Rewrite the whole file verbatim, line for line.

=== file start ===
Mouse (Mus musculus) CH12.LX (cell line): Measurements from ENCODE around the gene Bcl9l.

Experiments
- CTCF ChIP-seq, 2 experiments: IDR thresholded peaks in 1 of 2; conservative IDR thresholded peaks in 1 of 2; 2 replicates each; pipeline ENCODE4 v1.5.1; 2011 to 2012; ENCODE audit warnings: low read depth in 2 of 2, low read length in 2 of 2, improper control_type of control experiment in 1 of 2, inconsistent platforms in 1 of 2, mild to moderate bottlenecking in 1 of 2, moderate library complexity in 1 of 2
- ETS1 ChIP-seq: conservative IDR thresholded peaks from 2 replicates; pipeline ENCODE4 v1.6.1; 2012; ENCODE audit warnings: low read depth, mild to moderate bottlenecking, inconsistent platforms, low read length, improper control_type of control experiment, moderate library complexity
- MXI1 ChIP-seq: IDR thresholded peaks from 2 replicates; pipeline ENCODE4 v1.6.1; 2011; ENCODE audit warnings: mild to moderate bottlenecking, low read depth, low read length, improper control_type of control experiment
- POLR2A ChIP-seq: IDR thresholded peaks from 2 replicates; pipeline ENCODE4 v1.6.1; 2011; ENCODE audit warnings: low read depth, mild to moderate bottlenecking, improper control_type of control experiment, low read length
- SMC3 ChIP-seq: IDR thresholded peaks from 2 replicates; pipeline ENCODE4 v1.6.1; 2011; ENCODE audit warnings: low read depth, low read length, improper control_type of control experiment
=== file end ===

Mouse (Mus musculus) CH12.LX (cell line): Measurements from ENCODE around the gene Bcl9l.

Experiments
- CTCF ChIP-seq, 2 experiments: IDR thresholded peaks in 1 of 2; conservative IDR thresholded peaks in 1 of 2; 2 replicates each; pipeline ENCODE4 v1.5.1; 2011 to 2012; ENCODE audit warnings: low read depth in 2 of 2, low read length in 2 of 2, improper control_type of control experiment in 1 of 2, inconsistent platforms in 1 of 2, mild to moderate bottlenecking in 1 of 2, moderate library complexity in 1 of 2
- ETS1 ChIP-seq: conservative IDR thresholded peaks from 2 replicates; pipeline ENCODE4 v1.6.1; 2012; ENCODE audit warnings: low read depth, mild to moderate bottlenecking, inconsistent platforms, low read length, improper control_type of control experiment, moderate library complexity
- MXI1 ChIP-seq: IDR thresholded peaks from 2 replicates; pipeline ENCODE4 v1.6.1; 2011; ENCODE audit warnings: mild to moderate bottlenecking, low read depth, low read length, improper control_type of control experiment
- POLR2A ChIP-seq: IDR thresholded peaks from 2 replicates; pipeline ENCODE4 v1.6.1; 2011; ENCODE audit warnings: low read depth, mild to moderate bottlenecking, improper control_type of control experiment, low read length
- SMC3 ChIP-seq: IDR thresholded peaks from 2 replicates; pipeline ENCODE4 v1.6.1; 2011; ENCODE audit warnings: low read depth, low read length, improper control_type of control experiment